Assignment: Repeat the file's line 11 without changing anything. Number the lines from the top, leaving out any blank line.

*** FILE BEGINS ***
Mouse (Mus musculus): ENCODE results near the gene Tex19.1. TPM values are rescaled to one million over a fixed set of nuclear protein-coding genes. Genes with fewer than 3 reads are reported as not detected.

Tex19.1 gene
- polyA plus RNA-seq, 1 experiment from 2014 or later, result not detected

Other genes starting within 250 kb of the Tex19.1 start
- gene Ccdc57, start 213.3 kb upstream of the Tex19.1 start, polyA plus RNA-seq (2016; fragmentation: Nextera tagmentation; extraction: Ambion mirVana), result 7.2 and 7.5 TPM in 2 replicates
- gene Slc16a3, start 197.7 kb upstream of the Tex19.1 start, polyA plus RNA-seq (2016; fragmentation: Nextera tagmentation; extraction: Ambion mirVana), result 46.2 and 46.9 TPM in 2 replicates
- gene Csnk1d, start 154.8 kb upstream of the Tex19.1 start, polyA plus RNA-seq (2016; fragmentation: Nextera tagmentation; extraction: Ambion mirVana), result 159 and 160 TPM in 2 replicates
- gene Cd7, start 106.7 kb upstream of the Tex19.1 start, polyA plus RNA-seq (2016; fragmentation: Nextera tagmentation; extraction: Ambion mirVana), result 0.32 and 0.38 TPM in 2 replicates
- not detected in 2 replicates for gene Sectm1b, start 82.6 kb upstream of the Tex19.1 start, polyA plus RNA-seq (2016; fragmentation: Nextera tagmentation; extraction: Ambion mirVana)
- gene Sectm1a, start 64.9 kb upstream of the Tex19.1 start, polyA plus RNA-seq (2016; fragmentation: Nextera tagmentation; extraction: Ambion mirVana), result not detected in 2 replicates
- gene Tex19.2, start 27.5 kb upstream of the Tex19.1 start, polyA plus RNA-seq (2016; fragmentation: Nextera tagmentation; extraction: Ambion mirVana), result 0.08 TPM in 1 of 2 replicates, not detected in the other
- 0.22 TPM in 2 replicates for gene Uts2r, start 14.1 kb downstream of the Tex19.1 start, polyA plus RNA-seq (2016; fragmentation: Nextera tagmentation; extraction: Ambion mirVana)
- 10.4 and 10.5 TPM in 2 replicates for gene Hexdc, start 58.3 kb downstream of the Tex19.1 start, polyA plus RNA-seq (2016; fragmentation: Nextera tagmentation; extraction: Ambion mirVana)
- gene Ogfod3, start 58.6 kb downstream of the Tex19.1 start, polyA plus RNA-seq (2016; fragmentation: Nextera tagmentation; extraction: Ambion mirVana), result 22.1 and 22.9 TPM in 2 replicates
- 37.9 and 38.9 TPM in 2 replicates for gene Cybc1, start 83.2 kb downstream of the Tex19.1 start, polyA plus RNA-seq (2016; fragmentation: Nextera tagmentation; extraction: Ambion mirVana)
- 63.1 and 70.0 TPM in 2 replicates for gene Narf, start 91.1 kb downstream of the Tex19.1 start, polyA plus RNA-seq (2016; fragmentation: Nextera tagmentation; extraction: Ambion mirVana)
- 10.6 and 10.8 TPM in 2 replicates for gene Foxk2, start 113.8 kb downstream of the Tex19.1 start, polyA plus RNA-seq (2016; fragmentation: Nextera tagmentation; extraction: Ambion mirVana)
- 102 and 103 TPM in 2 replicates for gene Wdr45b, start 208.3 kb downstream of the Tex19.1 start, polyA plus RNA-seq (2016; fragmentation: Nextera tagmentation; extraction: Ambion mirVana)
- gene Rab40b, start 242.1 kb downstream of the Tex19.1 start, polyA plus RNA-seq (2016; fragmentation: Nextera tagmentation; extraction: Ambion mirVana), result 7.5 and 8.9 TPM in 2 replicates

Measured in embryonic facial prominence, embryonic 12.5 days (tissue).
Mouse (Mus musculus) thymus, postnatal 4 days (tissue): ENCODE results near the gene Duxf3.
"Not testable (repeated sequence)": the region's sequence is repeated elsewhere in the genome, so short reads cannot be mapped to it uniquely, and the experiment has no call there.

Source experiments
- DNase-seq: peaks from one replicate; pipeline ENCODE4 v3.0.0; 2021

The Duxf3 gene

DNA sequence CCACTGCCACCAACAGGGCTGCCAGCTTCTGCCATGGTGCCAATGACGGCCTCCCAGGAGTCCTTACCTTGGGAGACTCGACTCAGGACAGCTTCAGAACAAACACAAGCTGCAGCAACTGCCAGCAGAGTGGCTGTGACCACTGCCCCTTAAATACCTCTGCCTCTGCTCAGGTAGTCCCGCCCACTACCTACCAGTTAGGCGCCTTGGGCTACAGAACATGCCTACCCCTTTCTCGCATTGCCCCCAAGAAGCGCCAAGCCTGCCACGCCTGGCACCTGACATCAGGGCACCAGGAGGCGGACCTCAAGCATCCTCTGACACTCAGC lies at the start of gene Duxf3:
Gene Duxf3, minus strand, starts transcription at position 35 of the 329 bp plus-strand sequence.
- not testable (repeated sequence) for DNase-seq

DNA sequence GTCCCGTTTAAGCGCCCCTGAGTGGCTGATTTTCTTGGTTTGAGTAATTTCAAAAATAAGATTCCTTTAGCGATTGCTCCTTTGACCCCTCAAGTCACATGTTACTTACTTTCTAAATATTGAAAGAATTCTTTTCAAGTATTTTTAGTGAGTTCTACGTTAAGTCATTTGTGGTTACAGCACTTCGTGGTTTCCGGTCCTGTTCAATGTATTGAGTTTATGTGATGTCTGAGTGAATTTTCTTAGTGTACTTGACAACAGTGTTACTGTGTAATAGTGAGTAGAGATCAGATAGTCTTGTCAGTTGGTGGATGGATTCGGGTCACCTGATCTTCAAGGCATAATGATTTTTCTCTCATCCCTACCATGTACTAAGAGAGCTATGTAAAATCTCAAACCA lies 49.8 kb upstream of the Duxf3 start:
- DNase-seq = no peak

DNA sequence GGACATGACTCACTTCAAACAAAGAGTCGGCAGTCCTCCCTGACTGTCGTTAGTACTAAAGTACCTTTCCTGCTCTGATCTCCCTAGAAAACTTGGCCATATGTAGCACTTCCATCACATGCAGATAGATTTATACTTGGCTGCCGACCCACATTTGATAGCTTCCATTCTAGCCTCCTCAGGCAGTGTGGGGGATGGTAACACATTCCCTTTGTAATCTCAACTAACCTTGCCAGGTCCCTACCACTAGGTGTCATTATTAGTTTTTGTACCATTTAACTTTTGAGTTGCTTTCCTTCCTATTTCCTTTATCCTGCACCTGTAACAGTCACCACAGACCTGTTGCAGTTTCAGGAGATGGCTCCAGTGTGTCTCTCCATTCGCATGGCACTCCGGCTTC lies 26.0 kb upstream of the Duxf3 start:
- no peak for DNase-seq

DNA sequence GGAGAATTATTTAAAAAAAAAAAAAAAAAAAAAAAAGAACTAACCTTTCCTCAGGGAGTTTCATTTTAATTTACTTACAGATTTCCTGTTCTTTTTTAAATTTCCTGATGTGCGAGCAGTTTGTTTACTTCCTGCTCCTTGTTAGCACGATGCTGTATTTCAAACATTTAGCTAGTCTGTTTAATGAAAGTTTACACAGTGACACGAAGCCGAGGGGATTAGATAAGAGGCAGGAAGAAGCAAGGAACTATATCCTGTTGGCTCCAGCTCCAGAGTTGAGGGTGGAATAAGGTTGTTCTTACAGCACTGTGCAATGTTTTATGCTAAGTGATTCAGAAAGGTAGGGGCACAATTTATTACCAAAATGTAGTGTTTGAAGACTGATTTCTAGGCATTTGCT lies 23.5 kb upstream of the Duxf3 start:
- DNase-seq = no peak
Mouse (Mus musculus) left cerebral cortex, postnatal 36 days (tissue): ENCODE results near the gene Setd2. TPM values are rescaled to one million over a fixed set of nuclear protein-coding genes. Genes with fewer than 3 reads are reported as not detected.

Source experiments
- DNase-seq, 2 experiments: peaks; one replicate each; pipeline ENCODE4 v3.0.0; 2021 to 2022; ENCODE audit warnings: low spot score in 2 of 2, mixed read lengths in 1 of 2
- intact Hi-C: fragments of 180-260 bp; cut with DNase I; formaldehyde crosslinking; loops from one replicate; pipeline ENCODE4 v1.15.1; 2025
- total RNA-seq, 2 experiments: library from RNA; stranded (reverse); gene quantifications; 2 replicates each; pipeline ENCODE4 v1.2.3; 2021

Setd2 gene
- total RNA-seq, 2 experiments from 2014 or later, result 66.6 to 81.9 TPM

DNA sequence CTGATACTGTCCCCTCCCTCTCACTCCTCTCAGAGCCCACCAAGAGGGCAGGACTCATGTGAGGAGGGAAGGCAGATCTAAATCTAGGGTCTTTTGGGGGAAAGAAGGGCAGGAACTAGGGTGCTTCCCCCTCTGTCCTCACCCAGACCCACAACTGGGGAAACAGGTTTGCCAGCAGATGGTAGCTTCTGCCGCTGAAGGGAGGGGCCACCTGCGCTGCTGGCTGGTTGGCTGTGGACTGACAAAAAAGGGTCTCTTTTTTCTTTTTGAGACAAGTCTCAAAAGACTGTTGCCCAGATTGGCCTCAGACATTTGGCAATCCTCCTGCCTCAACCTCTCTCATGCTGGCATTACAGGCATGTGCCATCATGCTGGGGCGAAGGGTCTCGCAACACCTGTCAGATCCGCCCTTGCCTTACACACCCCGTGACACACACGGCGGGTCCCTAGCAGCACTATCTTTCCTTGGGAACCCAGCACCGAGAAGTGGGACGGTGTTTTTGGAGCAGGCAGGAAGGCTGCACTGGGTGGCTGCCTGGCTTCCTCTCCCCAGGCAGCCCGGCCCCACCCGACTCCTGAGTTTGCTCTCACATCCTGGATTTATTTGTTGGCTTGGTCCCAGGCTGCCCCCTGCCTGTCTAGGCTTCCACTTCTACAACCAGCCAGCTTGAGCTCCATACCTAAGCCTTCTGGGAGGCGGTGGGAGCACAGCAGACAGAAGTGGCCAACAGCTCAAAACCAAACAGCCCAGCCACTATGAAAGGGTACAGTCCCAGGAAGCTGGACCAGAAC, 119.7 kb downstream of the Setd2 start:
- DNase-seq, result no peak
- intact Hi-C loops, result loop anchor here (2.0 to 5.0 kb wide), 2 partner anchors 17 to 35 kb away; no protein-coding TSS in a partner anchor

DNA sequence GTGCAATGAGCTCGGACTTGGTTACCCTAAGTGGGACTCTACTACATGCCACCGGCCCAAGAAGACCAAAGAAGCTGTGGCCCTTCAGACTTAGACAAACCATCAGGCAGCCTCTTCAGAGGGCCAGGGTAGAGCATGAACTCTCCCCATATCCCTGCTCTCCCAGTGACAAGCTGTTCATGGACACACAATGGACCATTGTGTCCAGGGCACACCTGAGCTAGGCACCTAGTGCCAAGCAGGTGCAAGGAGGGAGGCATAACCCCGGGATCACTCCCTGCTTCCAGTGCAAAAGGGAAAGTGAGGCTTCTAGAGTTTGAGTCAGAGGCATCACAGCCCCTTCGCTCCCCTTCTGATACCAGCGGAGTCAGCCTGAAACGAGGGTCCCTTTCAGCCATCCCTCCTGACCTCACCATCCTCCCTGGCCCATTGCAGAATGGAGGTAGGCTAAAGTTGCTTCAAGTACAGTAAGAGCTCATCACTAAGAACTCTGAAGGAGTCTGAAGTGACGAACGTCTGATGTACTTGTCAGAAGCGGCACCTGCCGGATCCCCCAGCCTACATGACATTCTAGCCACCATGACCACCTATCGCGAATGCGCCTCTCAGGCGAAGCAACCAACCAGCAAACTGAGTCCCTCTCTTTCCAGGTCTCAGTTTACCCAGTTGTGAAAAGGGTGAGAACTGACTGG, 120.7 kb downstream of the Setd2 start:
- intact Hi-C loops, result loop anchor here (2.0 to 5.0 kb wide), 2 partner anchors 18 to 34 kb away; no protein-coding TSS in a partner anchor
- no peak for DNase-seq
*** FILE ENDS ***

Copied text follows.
- gene Tex19.2, start 27.5 kb upstream of the Tex19.1 start, polyA plus RNA-seq (2016; fragmentation: Nextera tagmentation; extraction: Ambion mirVana), result 0.08 TPM in 1 of 2 replicates, not detected in the other